|without trial, on the more general representations of the king's council.|
Some few days after Cromwell's death, Henry gave a terrible instance of that cruelty which seemed to take possession of his soul: papists and reformers were alike the objects of this infernal passion, and suffered in the same flames. Dr. Barnes, who had made a figure in an embassy to the German princes, Thomas Gerard, a reforming minister, and William Jerom, vicar of Stepney, who had been, unheard, attainted of heresy by the parliament, were now condemned to the stake; but when they came there, neither they nor the sheriff knew for what they suffered. Along with them Gregory Buttolph, Adam Damplip, and Clement Philpot (all bigotted papists) were hanged, drawn, and quartered, for denying the king's supremacy. To increase the absurdity of this indiscriminate cruelty, they were drawn to the place of execution on hurdles, a Catholic and a Protestant on each.
In , the hospital of St, John of Jerusalem, at Clerkenwell, was dissolved.
On the this year, Catherine Howard, to whom the king had been some time privately married, was publicly declared Queen of England. By this marriage the popish interest was strengthened, and that party made a strong push at Cranmer; but the king's affection for him was so immoveable, that their endeavours proved abortive.
About this time, Robert Brocke, chaplain to the king, invented the method of making leaden pipes for conveying water under ground, without using solder. Robert Cooper, a goldsmith of London, was the who made them, and put the invention in practice.
In the year , much blood was shed on the scaffold, and many persons of different ranks were executed. The most illustrious of these victims was the aged Countess of Salisbury, the last of the royal race of the Plantagenets. This venerable matron had been attained by parliament in , and had been kept in prison from that time. Without regard to her sex, her age, or her royal descent, she was brought to a scaffold in the Tower, on the , to be beheaded, where, though in her year, she behaved with great spirit and magnanimity; when she was desired to lay her head upon the block, she obstinately refused, saying,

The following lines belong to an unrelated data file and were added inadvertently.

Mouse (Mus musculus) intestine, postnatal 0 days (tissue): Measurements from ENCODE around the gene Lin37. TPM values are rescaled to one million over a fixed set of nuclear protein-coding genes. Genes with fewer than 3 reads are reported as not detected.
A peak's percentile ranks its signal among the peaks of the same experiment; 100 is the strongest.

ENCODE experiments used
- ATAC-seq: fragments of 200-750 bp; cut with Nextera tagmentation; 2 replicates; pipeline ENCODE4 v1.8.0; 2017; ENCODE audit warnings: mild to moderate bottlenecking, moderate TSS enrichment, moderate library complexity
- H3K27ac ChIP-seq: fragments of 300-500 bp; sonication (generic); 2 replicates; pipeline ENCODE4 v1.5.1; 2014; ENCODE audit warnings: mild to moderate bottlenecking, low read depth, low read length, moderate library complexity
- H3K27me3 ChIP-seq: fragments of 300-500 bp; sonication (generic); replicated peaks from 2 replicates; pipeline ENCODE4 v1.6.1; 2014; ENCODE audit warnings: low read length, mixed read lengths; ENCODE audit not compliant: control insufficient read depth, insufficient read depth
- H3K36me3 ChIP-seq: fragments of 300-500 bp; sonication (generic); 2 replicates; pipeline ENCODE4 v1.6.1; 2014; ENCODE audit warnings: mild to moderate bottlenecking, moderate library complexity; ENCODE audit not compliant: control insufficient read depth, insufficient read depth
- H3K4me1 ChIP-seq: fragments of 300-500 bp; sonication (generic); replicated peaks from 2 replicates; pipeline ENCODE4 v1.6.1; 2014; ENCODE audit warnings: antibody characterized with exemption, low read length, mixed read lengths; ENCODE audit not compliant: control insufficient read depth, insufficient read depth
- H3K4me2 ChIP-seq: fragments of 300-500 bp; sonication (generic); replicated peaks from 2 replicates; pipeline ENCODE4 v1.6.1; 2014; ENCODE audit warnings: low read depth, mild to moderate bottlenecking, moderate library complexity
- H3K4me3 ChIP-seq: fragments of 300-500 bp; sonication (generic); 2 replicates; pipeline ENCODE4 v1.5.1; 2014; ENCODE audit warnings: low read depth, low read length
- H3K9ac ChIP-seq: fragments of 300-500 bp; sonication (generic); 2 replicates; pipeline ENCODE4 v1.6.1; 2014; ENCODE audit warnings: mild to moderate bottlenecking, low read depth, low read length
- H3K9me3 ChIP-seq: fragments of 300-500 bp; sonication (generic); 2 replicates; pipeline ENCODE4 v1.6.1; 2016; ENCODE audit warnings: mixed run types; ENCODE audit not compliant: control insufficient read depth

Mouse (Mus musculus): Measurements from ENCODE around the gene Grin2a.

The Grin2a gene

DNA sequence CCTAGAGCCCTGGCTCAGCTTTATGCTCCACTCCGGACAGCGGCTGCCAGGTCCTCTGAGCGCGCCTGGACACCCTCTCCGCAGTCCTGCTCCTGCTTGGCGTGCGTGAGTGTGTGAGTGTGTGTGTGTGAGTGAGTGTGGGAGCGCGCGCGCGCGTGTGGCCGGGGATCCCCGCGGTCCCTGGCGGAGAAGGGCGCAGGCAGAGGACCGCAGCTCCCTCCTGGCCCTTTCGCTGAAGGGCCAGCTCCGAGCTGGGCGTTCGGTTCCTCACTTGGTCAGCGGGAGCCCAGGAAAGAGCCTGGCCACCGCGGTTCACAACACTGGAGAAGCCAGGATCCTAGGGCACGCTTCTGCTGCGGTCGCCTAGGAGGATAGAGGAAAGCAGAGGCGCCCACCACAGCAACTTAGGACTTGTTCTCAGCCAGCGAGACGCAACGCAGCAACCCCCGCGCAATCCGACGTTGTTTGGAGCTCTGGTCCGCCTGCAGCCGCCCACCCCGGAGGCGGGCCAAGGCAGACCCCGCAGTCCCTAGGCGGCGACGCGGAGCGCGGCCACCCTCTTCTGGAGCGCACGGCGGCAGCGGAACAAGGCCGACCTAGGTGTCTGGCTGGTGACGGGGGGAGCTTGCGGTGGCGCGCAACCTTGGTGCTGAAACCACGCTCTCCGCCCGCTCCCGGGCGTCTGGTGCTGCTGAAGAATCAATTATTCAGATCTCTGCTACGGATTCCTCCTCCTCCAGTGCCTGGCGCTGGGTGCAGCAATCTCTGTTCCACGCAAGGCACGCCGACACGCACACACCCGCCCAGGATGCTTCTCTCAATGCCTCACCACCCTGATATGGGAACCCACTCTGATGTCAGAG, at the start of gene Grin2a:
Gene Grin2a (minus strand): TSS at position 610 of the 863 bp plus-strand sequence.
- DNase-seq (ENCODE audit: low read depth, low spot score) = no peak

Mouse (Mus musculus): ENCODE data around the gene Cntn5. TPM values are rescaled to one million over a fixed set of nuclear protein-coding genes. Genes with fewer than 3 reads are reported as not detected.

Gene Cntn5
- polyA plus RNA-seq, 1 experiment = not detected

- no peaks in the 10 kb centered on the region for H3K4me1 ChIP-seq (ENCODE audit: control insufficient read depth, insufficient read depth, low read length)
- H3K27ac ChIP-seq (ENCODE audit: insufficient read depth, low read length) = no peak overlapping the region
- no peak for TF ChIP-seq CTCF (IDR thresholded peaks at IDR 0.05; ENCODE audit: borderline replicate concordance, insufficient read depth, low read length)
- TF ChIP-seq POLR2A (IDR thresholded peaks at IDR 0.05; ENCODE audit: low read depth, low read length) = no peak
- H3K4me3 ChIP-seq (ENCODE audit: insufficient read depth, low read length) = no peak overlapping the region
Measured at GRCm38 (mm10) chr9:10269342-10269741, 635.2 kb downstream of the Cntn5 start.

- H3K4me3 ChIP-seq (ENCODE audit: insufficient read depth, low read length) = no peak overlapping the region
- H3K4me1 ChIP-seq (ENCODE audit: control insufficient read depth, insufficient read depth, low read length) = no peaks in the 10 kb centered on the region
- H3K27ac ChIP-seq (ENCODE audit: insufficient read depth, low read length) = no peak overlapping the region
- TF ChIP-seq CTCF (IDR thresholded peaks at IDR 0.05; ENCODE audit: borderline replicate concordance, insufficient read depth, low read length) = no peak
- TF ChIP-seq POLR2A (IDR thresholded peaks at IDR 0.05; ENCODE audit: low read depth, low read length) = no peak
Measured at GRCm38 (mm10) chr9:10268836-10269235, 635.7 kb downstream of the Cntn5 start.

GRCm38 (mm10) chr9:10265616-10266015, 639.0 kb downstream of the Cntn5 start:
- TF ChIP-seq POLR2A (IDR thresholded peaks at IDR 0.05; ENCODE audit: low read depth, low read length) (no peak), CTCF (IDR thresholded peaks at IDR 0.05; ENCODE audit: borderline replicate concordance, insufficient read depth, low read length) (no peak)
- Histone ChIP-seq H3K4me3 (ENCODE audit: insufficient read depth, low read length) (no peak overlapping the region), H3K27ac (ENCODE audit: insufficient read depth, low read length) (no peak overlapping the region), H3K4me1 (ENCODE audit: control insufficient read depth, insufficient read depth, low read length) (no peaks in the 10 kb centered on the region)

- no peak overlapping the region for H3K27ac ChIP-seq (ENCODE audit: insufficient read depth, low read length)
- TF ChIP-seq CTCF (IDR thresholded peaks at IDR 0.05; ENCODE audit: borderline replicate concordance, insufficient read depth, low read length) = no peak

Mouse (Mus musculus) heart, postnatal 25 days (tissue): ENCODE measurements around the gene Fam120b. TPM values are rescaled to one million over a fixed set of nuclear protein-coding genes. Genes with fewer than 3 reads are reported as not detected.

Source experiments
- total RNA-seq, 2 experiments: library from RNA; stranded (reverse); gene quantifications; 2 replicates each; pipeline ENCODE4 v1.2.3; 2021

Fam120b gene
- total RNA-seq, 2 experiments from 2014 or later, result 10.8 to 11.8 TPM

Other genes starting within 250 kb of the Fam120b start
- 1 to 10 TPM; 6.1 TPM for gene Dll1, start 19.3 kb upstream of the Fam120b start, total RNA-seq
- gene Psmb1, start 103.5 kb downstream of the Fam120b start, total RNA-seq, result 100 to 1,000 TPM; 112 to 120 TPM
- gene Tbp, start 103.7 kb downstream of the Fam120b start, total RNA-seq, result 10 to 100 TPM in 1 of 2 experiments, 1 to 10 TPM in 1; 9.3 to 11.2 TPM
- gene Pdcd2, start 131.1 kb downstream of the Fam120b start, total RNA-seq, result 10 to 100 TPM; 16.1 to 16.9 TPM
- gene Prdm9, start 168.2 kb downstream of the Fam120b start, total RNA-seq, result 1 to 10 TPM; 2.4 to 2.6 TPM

shaking her grey locks,
In consequence of this, she was rather butchered than beheaded.
It is impossible to discover what provoked Henry to this act of cruelty; her only crime was that of having held a correspondence with her own son, Cardinal Pole. But the truth is, we are much
|better informed of the punishments than of the crimes of many eminent persons in this reign.|
In this year a statute was passed, by which various streets of the city were ordered to be paved with stone, new conduits to be erected, and such as were falling into decay to be repaired; the lord mayor and aldermen were also invested with authority to put the act into execution, by levying the necessary assessments and punishing defaulters. The increasing population and importance of London were evident from the frequent Acts of Parliament during this reign, which had for their object progressive improvements. The streets paved under this Act were Highstreet, as far as , ,, , , and . And within years afterwards, the improvement was extended to , , Grub-street, , , St. John's-street, Cow-cross, , , by St. Clement Danes; , from Temple-bar to Strand-bridge; , ; , ; , ; and , without Temple-bar: thoroughfares at that time much frequented. Water was conveyed into the city in additional streams from Hampstead-heath, St. Marylebonne, Hackney, Muswell-hill, and the springs of St. Agnes-le-Clair, .
We learn, from Hakluyt, that the merchants of London and Southampton traded to the Brazils in and .
Archbishop Cranmer having prevailed on the king to grant a privilege for printing the Bible in English, the same was executed accordingly, and made its appearance about this time, under the following title:
In the year , the having sent their sergeant at arms to demand the release of George Ferras, member for Plymouth, who had been arrested at the suit of White, for , the sheriffs and their officers belonging to the Compter, then situate in , assaulted the sergeant at arms, and
|broke his mace; for which they were ordered to attend the house; when, after a severe reprimand for their contempt, the sheriffs and White were committed prisoners to the Tower, and the arresting officers, and others, to Newgate, where they were confined for a considerable time, till, by the interposition of the lord mayor, and the application of many friends, they were discharged by an order of the house.|
On the , in this year, Catharine Howard, late queen of England, and her confidant Lady Jane Rochfort, were beheaded on a scaffold, erected within the .
In the year , there was a great mortality among the cattle, which occasioned an enormous increase in the price of meat; in consideration whereof, the lord mayor and common-council made a sumptuary law to restrain luxurious feasting; wherein it was ordained, that the lord mayor should not have more than dishes at dinner or supper; the aldermen and sheriffs were limited to , the sword-bearer to , and the mayor's and sheriff's officers to ; upon penalty of for every supernumerary dish.